Flying the Gyro Glider

I spent time these past two Saturdays in Olney, Texas working with Brian Booth and Larry Neal to learn to fly the gyro glider. I have hundreds of hours of fixed wing time plus glider and hang glider time but this was very different. Definitely a learning experience!

I spent a total of about 4 hours training and I was finally able to master it. It was great fun!

If you have no gyro experience and you're wondering what it's like to fly a gyro I can highly recommend this approach.

And I have proof of my success. I hope I get the pictures in here properly so you can all see them.

Bill
 

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Resasi

Gold Supporter
Now that is serious cone-up.:)

Never tried it but looks fun. Would probably speed up the training progress. The student does not have to worry about throttle control but is quickly shown the correct pace to accelerate the rotors and achieve lift off.
 
Winds

Winds

Yes, the wind was much nicer this week. Last week it was blowing 20+ with gusts that made it unsafe for me to even attempt getting off the ground. This week it was fairly steady at around 10 and pretty much in line with the runway. A slight cross that switched from right to left and back again - but no big deal. It was good to learn how the gyro handles the crosswinds.

Bill
 
I also got a ride with Larry in the Golden Butterfly later in the day. I got to handle the controls for a little while. Larry said he could tell that flying the glider made a difference in my first time flying a 'real' gyro.

I think I'm hooked now. It's time to have the money discussion with my wife. Wish me luck.

Bill
 

Doug Riley

Platinum Member
Yes, the glider gives you a nice "calibrated" feel for the amount of stick needed to obtain results, and for the slight time lag involved. The first time I lifted off in my powered machine, after about 50 hours of glider training, the stick felt very familiar.

BUT... the glider can lead to the bad habit of flying too slowly. This doesn't matter in a gyro propelled by a tow car, as the available thrust is, as a practical matter, unlimited. It is NOT unlimited in a powered gyro. The difference between 30 mph and 50 mph in the typical powered gyro is the difference between barely flying in ground effect and flying with plenty of reserve climb power.

Of course, torque effects in the powered machine (both yaw and roll) will be unfamiliar, too. These two transition challenges accounted for many. many newbie splats back when gyroglider training was all we had.
 

Monarchist

MTO Sport Owner
Good luck Bill....I have one of those too, with similar misgivings about spending hard-earned money on such silliness. They just don't understand. Best approach is to let them know how happy it makes you. :)

Glad you got to fly in the 2-place...now I'm really jealous!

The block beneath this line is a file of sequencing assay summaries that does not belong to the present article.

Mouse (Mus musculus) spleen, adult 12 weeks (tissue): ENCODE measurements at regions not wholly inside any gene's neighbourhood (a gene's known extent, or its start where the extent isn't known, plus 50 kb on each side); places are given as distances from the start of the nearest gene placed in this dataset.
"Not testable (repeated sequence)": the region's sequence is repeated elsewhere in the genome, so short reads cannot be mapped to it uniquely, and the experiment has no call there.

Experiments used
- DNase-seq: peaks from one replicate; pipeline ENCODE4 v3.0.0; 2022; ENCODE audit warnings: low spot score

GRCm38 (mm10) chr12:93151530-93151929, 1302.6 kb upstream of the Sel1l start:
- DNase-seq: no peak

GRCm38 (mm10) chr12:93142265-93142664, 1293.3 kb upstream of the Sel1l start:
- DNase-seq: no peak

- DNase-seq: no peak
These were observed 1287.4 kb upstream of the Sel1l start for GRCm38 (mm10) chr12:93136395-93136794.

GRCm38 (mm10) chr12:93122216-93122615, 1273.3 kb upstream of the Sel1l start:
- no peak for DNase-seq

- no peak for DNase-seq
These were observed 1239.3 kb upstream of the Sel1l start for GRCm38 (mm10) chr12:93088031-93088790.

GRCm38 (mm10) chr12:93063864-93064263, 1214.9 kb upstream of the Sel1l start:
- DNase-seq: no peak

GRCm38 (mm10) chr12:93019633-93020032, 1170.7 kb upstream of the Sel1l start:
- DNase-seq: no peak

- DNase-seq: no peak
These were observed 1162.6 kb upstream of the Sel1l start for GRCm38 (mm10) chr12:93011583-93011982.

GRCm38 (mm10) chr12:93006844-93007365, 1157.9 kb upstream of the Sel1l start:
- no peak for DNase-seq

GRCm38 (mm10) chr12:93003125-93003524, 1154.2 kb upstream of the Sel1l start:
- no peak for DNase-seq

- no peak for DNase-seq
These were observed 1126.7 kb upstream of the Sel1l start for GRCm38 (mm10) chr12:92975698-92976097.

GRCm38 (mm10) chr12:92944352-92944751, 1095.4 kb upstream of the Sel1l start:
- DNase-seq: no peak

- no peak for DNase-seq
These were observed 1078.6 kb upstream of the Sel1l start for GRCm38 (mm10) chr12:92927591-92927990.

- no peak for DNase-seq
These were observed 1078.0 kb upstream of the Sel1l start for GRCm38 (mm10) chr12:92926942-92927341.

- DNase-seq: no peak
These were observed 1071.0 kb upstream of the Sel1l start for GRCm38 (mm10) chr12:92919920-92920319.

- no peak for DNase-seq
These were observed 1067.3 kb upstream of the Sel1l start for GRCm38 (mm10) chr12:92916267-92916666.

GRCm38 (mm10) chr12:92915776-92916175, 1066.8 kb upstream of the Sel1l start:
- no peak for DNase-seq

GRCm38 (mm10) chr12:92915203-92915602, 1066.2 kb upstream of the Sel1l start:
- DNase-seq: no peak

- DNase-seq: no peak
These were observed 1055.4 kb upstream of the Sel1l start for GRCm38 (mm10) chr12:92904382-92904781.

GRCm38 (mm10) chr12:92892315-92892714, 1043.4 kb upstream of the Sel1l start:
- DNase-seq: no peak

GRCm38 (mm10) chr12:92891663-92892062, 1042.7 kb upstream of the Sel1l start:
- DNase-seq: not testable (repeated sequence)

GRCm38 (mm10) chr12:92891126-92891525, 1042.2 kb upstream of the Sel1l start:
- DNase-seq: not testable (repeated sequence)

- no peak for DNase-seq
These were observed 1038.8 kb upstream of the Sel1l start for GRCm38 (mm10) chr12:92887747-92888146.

-John
 

Resasi

Gold Supporter
Doug, with regard to your very relevant points on speed, torque and crosswind control, it would be my impression that the glider would be a very valuable, if comparatively short introduction to single seat gyro instruction, specifically between the transition from two seat to single seat instruction.

I know that my own progress from the RAF to the Bensen would have benefited significantly from an hour or three during that transition.

If one had been learning only on a single seat, with no two seat instruction available, then probably much more time would probably be used on the glider. Of course a lot depends on the student and individual progress.
 

Aussie_Paul

A reforming stirrer!!!!!
Yes, the glider gives you a nice "calibrated" feel for the amount of stick needed to obtain results, and for the slight time lag involved. The first time I lifted off in my powered machine, after about 50 hours of glider training, the stick felt very familiar.

BUT... the glider can lead to the bad habit of flying too slowly. This doesn't matter in a gyro propelled by a tow car, as the available thrust is, as a practical matter, unlimited. It is NOT unlimited in a powered gyro. The difference between 30 mph and 50 mph in the typical powered gyro is the difference between barely flying in ground effect and flying with plenty of reserve climb power.

Of course, torque effects in the powered machine (both yaw and roll) will be unfamiliar, too. These two transition challenges accounted for many. many newbie splats back when gyroglider training was all we had.
So true Doug. Our industry is so far ahead these days compared to when I started on a single seat gyro glider in 1961.

Aussie Paul. :)
 

PW_Plack

Active Member
Just a simple illogical question, why is the tow line so short?
Birdy, it's not a cable or rope. Larry advocates a rigid boom, which limits the ability of the glider to overrun the tow vehicle, and increases the control of the instructor over speed. The goal isn't to gain significant altitude, only to allow beginners to get a foot off the runway and learn to get back down safely and smoothly.

He also uses cables on each side to limit how far off centerline the glider can drift, then removes them when the student demonstrates the skill to keep both cables slack using the cyclic.
 
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